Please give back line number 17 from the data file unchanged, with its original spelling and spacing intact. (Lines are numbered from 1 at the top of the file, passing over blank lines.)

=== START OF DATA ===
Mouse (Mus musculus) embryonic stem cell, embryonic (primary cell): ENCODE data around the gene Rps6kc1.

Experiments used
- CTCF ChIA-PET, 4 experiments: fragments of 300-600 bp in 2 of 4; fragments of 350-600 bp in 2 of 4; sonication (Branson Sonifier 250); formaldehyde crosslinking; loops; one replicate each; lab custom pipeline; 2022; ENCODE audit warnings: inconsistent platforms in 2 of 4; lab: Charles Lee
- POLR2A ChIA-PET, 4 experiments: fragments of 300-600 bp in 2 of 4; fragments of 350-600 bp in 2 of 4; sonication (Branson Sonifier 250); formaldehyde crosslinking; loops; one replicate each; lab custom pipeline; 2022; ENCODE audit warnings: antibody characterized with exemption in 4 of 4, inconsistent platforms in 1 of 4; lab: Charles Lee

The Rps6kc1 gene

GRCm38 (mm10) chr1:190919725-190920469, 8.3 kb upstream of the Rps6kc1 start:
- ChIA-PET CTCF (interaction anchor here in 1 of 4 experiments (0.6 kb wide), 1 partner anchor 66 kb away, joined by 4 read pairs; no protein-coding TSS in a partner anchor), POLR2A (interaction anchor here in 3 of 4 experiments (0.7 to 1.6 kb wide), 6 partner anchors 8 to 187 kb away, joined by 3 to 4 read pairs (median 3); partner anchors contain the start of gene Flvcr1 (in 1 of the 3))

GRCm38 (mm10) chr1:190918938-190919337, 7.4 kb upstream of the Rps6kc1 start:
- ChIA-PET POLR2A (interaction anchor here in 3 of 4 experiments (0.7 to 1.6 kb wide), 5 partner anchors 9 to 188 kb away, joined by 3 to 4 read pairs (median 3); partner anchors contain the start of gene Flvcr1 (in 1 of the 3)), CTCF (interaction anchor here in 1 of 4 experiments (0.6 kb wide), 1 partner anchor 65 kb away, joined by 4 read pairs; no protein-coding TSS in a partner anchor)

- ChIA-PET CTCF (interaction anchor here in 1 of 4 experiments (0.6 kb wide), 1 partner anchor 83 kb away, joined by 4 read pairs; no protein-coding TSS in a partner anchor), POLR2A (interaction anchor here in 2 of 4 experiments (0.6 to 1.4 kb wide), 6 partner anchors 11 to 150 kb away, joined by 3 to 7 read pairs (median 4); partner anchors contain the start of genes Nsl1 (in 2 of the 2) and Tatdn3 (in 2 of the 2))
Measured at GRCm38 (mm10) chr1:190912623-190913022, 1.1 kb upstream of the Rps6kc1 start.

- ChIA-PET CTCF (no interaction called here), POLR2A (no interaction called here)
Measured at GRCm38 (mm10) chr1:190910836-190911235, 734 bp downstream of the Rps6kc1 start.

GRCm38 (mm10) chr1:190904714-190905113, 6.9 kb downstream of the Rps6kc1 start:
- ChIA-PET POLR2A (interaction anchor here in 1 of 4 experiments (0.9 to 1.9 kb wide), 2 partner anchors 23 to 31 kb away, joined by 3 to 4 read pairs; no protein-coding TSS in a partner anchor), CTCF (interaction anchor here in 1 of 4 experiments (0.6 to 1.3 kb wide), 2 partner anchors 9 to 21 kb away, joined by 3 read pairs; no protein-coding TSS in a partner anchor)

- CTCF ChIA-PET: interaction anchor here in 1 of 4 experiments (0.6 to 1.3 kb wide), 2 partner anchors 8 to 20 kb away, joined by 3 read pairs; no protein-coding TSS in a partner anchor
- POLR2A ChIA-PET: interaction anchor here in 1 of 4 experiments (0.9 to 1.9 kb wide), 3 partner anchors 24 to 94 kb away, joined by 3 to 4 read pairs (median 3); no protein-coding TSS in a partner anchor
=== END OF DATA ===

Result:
- POLR2A ChIA-PET: interaction anchor here in 1 of 4 experiments (0.9 to 1.9 kb wide), 3 partner anchors 24 to 94 kb away, joined by 3 to 4 read pairs (median 3); no protein-coding TSS in a partner anchor